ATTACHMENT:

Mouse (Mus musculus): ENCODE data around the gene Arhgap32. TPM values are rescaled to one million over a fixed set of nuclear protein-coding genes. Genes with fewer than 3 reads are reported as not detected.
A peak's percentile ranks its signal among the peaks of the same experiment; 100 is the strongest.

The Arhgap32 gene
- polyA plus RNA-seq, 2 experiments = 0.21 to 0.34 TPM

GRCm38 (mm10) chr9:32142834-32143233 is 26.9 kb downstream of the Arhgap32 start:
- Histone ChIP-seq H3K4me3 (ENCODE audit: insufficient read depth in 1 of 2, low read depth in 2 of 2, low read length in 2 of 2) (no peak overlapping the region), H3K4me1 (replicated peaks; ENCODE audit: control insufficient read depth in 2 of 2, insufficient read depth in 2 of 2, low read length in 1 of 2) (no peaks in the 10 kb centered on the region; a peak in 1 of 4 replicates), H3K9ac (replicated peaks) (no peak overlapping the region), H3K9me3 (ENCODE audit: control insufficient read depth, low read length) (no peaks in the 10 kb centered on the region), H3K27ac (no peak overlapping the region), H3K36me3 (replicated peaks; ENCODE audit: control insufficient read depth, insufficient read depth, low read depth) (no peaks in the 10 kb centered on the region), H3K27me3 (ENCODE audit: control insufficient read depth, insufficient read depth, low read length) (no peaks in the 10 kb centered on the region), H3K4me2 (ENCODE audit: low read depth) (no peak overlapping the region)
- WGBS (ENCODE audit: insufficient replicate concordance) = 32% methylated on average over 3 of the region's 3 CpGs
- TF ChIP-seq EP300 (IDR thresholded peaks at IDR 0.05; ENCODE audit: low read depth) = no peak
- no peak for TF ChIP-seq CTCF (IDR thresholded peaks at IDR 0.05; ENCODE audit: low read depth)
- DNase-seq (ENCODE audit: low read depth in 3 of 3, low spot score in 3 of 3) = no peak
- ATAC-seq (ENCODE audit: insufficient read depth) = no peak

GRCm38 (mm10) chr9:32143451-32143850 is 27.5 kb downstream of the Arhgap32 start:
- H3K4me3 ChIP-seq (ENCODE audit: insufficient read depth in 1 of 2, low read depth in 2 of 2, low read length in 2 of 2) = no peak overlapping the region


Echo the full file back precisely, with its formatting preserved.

Mouse (Mus musculus): ENCODE data around the gene Arhgap32. TPM values are rescaled to one million over a fixed set of nuclear protein-coding genes. Genes with fewer than 3 reads are reported as not detected.
A peak's percentile ranks its signal among the peaks of the same experiment; 100 is the strongest.

The Arhgap32 gene
- polyA plus RNA-seq, 2 experiments = 0.21 to 0.34 TPM

GRCm38 (mm10) chr9:32142834-32143233 is 26.9 kb downstream of the Arhgap32 start:
- Histone ChIP-seq H3K4me3 (ENCODE audit: insufficient read depth in 1 of 2, low read depth in 2 of 2, low read length in 2 of 2) (no peak overlapping the region), H3K4me1 (replicated peaks; ENCODE audit: control insufficient read depth in 2 of 2, insufficient read depth in 2 of 2, low read length in 1 of 2) (no peaks in the 10 kb centered on the region; a peak in 1 of 4 replicates), H3K9ac (replicated peaks) (no peak overlapping the region), H3K9me3 (ENCODE audit: control insufficient read depth, low read length) (no peaks in the 10 kb centered on the region), H3K27ac (no peak overlapping the region), H3K36me3 (replicated peaks; ENCODE audit: control insufficient read depth, insufficient read depth, low read depth) (no peaks in the 10 kb centered on the region), H3K27me3 (ENCODE audit: control insufficient read depth, insufficient read depth, low read length) (no peaks in the 10 kb centered on the region), H3K4me2 (ENCODE audit: low read depth) (no peak overlapping the region)
- WGBS (ENCODE audit: insufficient replicate concordance) = 32% methylated on average over 3 of the region's 3 CpGs
- TF ChIP-seq EP300 (IDR thresholded peaks at IDR 0.05; ENCODE audit: low read depth) = no peak
- no peak for TF ChIP-seq CTCF (IDR thresholded peaks at IDR 0.05; ENCODE audit: low read depth)
- DNase-seq (ENCODE audit: low read depth in 3 of 3, low spot score in 3 of 3) = no peak
- ATAC-seq (ENCODE audit: insufficient read depth) = no peak

GRCm38 (mm10) chr9:32143451-32143850 is 27.5 kb downstream of the Arhgap32 start:
- H3K4me3 ChIP-seq (ENCODE audit: insufficient read depth in 1 of 2, low read depth in 2 of 2, low read length in 2 of 2) = no peak overlapping the region